1.Richard Weaver and the Limits of Modernity
Richard Weaver and the Limits of Modernity is the latest essay in Sutherland Institute’s original series on Defining Conservatism. “Richard Weaver is an important conservative thinker because of his strong critique of the conceits of modern trends such as the destruction of traditional restraints, the push for uniformity, and the menacing role of the modern state,” said William C. Duncan, Sutherland Adjunct Fellow and director of the Marriage Law Foundation. “Although his arguments will strike many as strong medicine, they are vastly relevant now.”
The Defining Conservatism series includes short biographies of key historical figures, especially those from the American conservative intellectual movement. The essays also focus on authentic conservative principles and on the analysis of public policy from a conservative perspective. Previously published installments in the series are available underhttp://www.sutherlandinstitute.org/publications.asp?c=3.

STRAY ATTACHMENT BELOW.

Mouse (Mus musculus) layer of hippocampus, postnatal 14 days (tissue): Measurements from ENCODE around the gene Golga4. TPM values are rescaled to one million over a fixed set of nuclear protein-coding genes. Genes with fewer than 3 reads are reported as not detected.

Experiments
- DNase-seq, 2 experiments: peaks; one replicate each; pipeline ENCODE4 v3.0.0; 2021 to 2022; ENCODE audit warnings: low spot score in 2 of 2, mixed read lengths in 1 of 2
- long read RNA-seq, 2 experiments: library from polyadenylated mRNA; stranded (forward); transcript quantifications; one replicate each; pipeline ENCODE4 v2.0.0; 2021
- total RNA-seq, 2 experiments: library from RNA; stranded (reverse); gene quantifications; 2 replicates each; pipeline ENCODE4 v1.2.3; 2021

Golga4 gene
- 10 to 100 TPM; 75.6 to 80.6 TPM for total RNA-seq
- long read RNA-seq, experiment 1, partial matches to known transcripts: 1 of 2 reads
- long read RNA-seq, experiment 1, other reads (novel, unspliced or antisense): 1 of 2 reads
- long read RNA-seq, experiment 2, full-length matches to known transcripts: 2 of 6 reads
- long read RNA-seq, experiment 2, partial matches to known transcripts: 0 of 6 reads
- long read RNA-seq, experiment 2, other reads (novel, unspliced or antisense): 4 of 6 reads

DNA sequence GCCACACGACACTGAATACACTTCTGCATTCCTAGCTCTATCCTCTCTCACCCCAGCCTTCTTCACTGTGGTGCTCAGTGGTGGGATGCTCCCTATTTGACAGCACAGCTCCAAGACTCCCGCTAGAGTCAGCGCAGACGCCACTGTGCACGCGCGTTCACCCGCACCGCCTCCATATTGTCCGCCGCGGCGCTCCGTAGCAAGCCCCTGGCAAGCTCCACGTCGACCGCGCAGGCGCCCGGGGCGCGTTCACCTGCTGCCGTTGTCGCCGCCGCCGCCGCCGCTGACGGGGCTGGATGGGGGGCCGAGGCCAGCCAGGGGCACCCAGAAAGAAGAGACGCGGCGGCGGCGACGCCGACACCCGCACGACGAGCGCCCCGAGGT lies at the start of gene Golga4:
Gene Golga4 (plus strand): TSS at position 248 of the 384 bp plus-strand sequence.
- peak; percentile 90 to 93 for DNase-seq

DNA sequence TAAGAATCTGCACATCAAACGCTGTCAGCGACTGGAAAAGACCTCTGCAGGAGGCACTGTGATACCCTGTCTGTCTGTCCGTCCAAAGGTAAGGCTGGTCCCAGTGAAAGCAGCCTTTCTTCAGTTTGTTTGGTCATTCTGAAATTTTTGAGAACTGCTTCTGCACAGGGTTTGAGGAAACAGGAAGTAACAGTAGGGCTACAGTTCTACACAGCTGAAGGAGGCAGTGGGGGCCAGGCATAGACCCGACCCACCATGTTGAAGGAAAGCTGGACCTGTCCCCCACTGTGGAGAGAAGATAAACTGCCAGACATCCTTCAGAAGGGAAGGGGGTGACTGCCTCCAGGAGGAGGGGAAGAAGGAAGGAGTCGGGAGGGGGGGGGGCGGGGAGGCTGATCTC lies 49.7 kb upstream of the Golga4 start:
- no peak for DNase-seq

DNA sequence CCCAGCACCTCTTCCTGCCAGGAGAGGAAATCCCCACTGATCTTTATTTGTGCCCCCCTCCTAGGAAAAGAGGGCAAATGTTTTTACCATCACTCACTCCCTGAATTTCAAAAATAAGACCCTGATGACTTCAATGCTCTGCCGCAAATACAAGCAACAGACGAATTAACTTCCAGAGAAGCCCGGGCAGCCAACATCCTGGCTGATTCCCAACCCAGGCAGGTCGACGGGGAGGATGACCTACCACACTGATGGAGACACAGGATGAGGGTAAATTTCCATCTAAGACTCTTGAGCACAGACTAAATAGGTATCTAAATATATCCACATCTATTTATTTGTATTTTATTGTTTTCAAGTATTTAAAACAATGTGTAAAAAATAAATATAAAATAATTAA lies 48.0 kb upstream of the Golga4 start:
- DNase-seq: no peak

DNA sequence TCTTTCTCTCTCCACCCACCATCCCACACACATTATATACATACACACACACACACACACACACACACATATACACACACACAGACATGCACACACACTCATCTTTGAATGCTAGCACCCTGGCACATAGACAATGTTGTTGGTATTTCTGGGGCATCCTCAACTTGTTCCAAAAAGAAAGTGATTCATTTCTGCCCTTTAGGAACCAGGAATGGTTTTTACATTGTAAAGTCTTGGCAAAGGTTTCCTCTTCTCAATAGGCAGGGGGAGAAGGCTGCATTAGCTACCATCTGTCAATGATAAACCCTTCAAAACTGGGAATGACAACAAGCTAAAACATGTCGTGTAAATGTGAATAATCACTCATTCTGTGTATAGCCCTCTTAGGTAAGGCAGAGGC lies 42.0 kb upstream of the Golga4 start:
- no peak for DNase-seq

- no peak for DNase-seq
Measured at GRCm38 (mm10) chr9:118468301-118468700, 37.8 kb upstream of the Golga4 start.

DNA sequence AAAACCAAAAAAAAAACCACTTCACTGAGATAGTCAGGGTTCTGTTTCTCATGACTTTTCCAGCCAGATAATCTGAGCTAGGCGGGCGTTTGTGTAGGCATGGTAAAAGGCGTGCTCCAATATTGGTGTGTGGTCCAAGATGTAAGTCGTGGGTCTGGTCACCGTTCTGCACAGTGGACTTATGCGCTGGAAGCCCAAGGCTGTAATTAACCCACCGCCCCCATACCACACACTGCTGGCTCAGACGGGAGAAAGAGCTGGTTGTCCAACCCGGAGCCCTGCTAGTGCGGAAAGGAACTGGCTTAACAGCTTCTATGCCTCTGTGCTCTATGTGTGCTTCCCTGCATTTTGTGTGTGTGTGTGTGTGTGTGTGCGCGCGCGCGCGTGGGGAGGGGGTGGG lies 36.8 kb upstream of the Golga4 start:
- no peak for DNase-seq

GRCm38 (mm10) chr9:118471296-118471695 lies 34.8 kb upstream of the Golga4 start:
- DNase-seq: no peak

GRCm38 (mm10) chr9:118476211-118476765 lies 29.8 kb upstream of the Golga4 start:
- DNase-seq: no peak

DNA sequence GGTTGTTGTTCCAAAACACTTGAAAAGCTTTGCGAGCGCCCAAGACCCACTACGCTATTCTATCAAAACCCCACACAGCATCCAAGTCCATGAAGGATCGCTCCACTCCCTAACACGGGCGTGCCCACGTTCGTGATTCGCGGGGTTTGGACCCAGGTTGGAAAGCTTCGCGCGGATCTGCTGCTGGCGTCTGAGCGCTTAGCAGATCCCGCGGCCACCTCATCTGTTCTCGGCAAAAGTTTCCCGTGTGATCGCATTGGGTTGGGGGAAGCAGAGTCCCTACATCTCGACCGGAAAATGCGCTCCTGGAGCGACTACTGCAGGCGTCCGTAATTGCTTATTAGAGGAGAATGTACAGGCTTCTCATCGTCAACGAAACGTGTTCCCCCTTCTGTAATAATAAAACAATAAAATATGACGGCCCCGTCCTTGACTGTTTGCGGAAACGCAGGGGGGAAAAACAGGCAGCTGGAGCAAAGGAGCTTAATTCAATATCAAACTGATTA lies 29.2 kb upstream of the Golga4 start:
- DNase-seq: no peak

2.Sutherland’s Director of Operations Addresses Rotary Club
Addressing the Provo Rotary Club on February 22, 2007, Sutherland’s Director of Operations, Lyall Swim, highlighted Ben Franklin’s political philanthropy and the value and purpose of the Sutherland Institute.
Excerpts from Swim’s address:
“In the Junto [an early-American version of the Rotary Club], Franklin lit the torch of social, economic, and political philanthropy that has been a cornerstone of the success of the great American experiment: individuals of goodwill looking for ways to improve life for their fellow mankind with their own means, thus serving as an important check on the growth of local, state, and federal government social programs…
“And so from the beginning, Sutherland is and has been more than just a think tank. It wasn’t enough just to be smart or right. In fact, at Sutherland you will often here us talk about ideas and policy in the following way: We want to do the right things, in the right way, and for the right reasons…
“Sutherland is much more like a thermostat, an organization with the ability to not only give the temperature, but also then be able to propose and make needed adjustments or changes to the current surrounding conditions.”